Cherry has hundreds of great photos of faces for students to choose from. And excellent image is key to your success in this workshop.
In Cherry's workshops students will be working from photos, a great photo can help you make a great painting! A great photo can inspire a great painting. Students will be painting the face. Cherry encourages her students not be make a portraits of friend or relatives in these workshops as this will inhibit them from making a good painting. Later students can use the techniques they learn to make a portrait or and exact copy of a photo.
Gerhardt Richter (in 1964-65) said "The photograph is the most perfect picture, It does not change; it is absolute, and therefor autonomous, unconditional, devoid of style. Both in its way of informing and in what it informs of, it is my source."
You've found a wonderful photograph, it's beautiful, interesting and clear and sharp. you could scan it to print it out larger so that its easy to paint from. This photo is just the starting point to inspire your painting of a face. The photo will be used to help you shift your existing perception of a face. The photo is already a perfect image. You want to try and let it tell you how to make your painting. In this way you can shift you way of thinking about the face. If you let the photo tell you what to do you may not just keep on doing the same old thing that we have always done before.
The face part of your photo should measure at least 200 mm high.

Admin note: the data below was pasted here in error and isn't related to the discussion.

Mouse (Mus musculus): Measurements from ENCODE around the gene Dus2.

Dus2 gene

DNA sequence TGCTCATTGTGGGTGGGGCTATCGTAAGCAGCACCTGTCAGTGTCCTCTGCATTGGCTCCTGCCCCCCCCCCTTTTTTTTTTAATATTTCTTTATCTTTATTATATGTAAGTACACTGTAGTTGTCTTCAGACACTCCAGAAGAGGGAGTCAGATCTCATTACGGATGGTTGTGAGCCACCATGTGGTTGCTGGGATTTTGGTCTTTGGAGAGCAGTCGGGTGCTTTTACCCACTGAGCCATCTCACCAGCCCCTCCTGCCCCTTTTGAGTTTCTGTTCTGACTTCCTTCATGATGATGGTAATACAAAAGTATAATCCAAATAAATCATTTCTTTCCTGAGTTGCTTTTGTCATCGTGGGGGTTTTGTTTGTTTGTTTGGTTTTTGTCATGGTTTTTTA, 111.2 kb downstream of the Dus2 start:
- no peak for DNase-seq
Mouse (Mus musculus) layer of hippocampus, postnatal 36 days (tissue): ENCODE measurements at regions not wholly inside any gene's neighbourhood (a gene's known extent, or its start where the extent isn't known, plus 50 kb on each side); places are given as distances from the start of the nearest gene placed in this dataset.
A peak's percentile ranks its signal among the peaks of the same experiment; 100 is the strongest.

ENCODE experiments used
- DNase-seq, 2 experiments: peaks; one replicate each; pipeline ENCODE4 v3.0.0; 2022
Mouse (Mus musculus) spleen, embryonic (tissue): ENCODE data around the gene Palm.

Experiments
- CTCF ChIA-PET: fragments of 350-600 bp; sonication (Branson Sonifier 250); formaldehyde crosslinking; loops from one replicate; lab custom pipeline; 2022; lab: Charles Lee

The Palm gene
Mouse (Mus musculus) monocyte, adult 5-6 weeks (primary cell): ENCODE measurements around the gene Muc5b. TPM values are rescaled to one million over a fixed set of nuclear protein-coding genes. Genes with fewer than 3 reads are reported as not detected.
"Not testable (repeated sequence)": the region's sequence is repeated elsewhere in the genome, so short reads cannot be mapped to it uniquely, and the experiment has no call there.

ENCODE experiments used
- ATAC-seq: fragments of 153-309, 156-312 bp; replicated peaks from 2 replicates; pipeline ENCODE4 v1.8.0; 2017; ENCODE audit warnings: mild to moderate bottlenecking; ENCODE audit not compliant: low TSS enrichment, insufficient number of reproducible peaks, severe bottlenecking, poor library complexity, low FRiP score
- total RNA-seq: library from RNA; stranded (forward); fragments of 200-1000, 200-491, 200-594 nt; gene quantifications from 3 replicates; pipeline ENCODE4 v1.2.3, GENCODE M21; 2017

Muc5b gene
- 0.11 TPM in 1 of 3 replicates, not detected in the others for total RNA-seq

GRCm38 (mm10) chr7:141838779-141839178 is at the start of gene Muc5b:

In the workshop Cherry will demonstrate a simple technique of scaling to help students to enlarge their image onto the large paper.
TAKING YOUR OWN PHOTOS
You can USE A CAMERA (PLEASE DONT USE A PHONE OR A TABLET AS IT IS WIDE ANGLE)
you need to be about 2 metres away from your subject with the subjects head and shoulders filling the frame.
If you take your own photos of friends or family but again try to not have teeth showing and try for square front on images. Don’t take them outside where bright light makes your subject squint or frown. Next to a window indoors is best. Without direct sun shining on them.
Avoid light which shines up or reflects from below the face as this looks very unnatural in a painting. You would have light under the eye brows instead of shadow for example, And shadows on top of the cheeks under the eyes.
Avoid shooting up at the subjects face. It is unattractive to be looking up someone’s nostrils in a painting which may last a life time. If they are taller than you ask them to sit on a chair.
NEVER use a wide angle lens!, (under 50mm) For this reason do not use a Phone Camera or photos taken with one
zoom out (to about 80mm) and stand about 2 metres from your subject.
Your subjects face still needs to fill the frame of your camera.
This way you will have a more naturalistic image.
A wide angle lens gives you and enlarge centre of the face - rounded moon face with very large nose and mouth. A wide angle lens also leaves the ears, hair and skull of your subject too small.
Ideally experiment with these focal lengths. You will see the difference on your digital read back. Choose the photo you like of these experiments. Take lots of photos so you have lots to choose from. A slight tilt of the subjects head one way or the other can change their look quite substantially.
Look at my faces on Google images, there are dozens of good examples. Notice they are predominantly front on, looking at you, chin slightly down, side lighting, no smile. This is what the workshop is all about so you image is key to your success.